I didn’t know that teaching watercolour would be so rewarding when I started. It was a little terrifying, actually, because I felt so very much still a student ten years ago when I started teaching painting in watercolor. I had a lot to learn about both painting and teaching, and I mainly started teaching watercolour workshops because 1. I was asked and 2. I needed the money to pay for materials (and framing. Oh, framing is SO expensive!).
It was important to me to teach the watercolor painting techniques that I learned by time-consuming trial and error, alone in my living room night after night. The idea was that hopefully students would be able to learn them by doing, and hopefully faster than I did! At first I was timid about offering any kind of criticism, and over time I realized that students were looking for my direct guidance, and that wise and constructive criticism was appreciated.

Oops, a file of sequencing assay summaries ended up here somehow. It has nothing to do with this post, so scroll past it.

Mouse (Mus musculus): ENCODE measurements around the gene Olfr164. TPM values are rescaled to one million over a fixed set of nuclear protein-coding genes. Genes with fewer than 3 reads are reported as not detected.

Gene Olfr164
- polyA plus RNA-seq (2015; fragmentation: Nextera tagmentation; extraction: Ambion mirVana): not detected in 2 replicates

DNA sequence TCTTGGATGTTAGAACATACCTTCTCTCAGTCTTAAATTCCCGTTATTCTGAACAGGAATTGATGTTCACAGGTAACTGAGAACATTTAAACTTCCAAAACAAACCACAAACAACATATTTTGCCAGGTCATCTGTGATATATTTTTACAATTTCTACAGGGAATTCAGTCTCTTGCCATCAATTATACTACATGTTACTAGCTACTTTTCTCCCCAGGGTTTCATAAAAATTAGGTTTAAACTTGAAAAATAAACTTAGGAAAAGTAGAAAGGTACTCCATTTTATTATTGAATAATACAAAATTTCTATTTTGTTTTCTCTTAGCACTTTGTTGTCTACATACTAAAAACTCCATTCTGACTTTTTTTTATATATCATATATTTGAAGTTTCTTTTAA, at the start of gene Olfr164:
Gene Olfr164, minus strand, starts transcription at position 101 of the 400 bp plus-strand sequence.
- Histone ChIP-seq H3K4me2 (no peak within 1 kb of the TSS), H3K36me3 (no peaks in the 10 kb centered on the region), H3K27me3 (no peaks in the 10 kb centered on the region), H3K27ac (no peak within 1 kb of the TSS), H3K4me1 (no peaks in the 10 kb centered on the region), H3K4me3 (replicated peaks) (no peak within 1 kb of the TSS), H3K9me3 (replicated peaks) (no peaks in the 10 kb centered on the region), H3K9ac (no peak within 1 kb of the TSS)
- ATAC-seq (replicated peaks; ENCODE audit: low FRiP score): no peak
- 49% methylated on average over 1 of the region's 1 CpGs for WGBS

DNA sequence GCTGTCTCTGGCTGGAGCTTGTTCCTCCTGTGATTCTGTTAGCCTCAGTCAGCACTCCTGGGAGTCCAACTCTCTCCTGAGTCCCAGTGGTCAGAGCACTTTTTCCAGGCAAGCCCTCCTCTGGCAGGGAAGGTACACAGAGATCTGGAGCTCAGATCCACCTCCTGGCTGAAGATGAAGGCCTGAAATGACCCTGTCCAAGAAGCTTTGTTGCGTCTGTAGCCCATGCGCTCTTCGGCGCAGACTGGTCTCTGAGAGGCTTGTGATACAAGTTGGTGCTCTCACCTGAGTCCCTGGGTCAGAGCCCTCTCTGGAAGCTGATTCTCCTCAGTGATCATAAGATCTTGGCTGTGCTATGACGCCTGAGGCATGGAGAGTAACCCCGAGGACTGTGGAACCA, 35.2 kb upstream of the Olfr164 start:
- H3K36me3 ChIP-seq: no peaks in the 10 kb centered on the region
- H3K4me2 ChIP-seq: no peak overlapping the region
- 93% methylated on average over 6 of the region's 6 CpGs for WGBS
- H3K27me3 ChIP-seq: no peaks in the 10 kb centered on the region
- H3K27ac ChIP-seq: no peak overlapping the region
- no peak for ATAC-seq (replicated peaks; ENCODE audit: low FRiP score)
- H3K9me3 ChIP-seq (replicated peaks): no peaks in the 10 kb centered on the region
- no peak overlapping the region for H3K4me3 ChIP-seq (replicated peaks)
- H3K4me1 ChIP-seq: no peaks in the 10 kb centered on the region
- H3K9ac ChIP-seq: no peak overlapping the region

Finally, I wanted watercolour painting to seem approachable. So many students come to watercolour fearing it. They’ve been told that watercolour is the “hardest medium” and that you can’t fix mistakes (which to them means, you can’t make mistakes). I have absolutely loved being able to communicate the joy and satisfaction of painting, and I think it’s this encouraging approach that has made my classes, workshops and videos so popular.
And teaching turned out to be a whole lot of fun! Seems like people who love watercolour are the best kind of people, and I love to meet them all. There’s a lot of laughter in my classes.
I’ve added a new page to my web site called “Workshops Near & Far“. In addition to teaching locally, I have an online class with over 350 students enrolled, and I will travel to teach in a weekend workshop format. And I am now offering private “distance education” – consulting with a single student to help guide and direct and take watercolour to the next level. I really think there is something there for everyone!